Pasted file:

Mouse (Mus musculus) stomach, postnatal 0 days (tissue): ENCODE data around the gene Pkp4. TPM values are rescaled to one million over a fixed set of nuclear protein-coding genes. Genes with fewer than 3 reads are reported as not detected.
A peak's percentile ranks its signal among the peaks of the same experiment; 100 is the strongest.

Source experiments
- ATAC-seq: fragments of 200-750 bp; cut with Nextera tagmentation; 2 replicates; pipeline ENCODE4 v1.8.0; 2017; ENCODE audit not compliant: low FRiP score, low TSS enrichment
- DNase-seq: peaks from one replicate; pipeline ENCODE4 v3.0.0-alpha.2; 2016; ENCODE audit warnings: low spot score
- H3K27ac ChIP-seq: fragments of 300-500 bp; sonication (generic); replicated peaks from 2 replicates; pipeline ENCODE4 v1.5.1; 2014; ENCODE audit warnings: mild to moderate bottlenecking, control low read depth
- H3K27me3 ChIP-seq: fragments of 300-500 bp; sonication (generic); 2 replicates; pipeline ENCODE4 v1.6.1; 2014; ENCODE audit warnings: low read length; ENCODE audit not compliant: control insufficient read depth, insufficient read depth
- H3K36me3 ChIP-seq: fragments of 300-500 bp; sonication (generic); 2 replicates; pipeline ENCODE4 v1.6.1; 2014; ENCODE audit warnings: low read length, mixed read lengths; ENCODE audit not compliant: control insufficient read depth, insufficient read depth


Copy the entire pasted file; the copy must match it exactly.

Mouse (Mus musculus) stomach, postnatal 0 days (tissue): ENCODE data around the gene Pkp4. TPM values are rescaled to one million over a fixed set of nuclear protein-coding genes. Genes with fewer than 3 reads are reported as not detected.
A peak's percentile ranks its signal among the peaks of the same experiment; 100 is the strongest.

Source experiments
- ATAC-seq: fragments of 200-750 bp; cut with Nextera tagmentation; 2 replicates; pipeline ENCODE4 v1.8.0; 2017; ENCODE audit not compliant: low FRiP score, low TSS enrichment
- DNase-seq: peaks from one replicate; pipeline ENCODE4 v3.0.0-alpha.2; 2016; ENCODE audit warnings: low spot score
- H3K27ac ChIP-seq: fragments of 300-500 bp; sonication (generic); replicated peaks from 2 replicates; pipeline ENCODE4 v1.5.1; 2014; ENCODE audit warnings: mild to moderate bottlenecking, control low read depth
- H3K27me3 ChIP-seq: fragments of 300-500 bp; sonication (generic); 2 replicates; pipeline ENCODE4 v1.6.1; 2014; ENCODE audit warnings: low read length; ENCODE audit not compliant: control insufficient read depth, insufficient read depth
- H3K36me3 ChIP-seq: fragments of 300-500 bp; sonication (generic); 2 replicates; pipeline ENCODE4 v1.6.1; 2014; ENCODE audit warnings: low read length, mixed read lengths; ENCODE audit not compliant: control insufficient read depth, insufficient read depth